1.8 billion each day – that’s not quite our number of liftshares (yet!), but rather the number photos uploaded and shared through social media. That’s a figure to make you shiver.
In many ways ‘sharing’ seems to be a new trend that defines our generation. Yet the wise ones will remind us that sharing is nothing new. “We’ve been sharing for centuries” they will say. Sure – the concept of sharing is pretty old. Dinosaurs were sharing breakfast way before we were. But it still feel fair to claim that sharing is new in the sense that it’s evolved into a series of radical new models. Cue sharing v2.0.
In fact, sharing has not only evolved, it has gone viral – we’re all doing it – publicly, with strangers. Increasingly many of us are not just doing it, we’re competing at it. Almost paradoxically, sharing seems to be turning into social competition – and the stakes are high. Today being ‘good’ at sharing no longer means you’re a helping others to survive (or at least live better). It means you’ve figured out how to rake in the ‘likes’, and the supposed social approval that accompany these.
What we are sharing has also changed. We’re no longer just sharing berries with fellow cavemen, or cake with our colleagues (although let’s please make sure this carries on). We’re now using YouTube to share videos of blind cats, and Periscope to share a live stream of our wiggling toes.
Most modern sharing models are promising huge social, economic and even political implications (many have argued that the Egyptian revolution began on Facebook). But are all new models of sharing proving equally popular?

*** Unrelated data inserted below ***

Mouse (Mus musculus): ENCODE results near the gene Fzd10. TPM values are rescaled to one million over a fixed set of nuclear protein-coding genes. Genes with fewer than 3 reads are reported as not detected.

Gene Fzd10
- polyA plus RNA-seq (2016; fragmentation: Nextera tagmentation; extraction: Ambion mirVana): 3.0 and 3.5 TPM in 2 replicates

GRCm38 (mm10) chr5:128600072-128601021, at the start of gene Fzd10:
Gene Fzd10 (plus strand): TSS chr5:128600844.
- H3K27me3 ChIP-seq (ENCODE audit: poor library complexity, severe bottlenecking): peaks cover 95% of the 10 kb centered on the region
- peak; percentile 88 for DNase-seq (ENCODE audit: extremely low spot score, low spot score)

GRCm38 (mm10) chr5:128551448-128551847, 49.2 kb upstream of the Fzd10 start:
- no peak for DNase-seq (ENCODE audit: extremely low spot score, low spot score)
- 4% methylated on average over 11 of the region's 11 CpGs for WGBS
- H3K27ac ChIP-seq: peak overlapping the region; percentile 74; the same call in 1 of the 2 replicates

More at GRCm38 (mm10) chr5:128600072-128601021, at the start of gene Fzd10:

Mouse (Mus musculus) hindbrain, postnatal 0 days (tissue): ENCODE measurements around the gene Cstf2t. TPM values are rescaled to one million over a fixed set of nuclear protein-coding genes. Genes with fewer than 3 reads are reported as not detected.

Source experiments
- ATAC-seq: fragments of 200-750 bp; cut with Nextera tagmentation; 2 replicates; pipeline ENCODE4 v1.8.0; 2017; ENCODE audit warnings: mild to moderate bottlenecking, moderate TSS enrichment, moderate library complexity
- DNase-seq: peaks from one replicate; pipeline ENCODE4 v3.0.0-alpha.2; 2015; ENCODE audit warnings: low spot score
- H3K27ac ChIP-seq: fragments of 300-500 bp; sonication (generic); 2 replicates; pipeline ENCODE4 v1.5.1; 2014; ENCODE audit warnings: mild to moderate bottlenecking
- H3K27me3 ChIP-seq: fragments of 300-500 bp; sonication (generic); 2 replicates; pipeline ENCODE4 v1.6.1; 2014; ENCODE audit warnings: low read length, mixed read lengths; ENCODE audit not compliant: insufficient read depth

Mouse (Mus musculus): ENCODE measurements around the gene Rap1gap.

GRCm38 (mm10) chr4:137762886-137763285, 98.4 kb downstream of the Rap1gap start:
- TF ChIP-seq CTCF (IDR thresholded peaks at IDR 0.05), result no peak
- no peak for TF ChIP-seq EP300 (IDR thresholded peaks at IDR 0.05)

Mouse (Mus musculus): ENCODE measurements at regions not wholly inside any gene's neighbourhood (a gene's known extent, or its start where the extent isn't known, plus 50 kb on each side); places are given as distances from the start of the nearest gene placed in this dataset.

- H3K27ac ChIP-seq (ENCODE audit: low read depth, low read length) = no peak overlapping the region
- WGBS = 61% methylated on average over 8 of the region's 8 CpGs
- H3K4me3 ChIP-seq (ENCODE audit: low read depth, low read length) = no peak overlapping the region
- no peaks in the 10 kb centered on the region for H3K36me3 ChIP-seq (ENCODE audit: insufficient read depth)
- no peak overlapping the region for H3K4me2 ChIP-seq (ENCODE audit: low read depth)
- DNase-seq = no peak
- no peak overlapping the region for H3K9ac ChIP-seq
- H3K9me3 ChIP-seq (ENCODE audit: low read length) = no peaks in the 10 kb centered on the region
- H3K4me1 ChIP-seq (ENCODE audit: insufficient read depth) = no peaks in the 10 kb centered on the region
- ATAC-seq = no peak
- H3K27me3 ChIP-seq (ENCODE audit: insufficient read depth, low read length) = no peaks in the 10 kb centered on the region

No. Within this wider sharing movement there are some areas, notably social media, in which we are grasping every opportunity to share with friends or strangers as if we’re addicts (in fact scientists are pointing out that many of us are addicts). We’re also increasingly ‘sharing’ resources with people we haven’t yet met through platforms such as Airbnb and Task Rabbit. As Time magazine put it “there is no one name – whether sharing economy, gig economy or on-demand economy – that captures the diversity of this disruption”.
Yet within this ‘sharing economy’ there are areas in which we’ve been slower to adopt improved opportunities to share even though they have greater potential for social and environmental impact. For example, fewer people are sharing surplus food or offering a lift on their way to work then are renting out their spare rooms or booking lifts through Uber. Why? That’ the big question, which is why in my next blog I’ll be investigating what motivates us to share and what’s still putting us off.
Author Lucie Boyle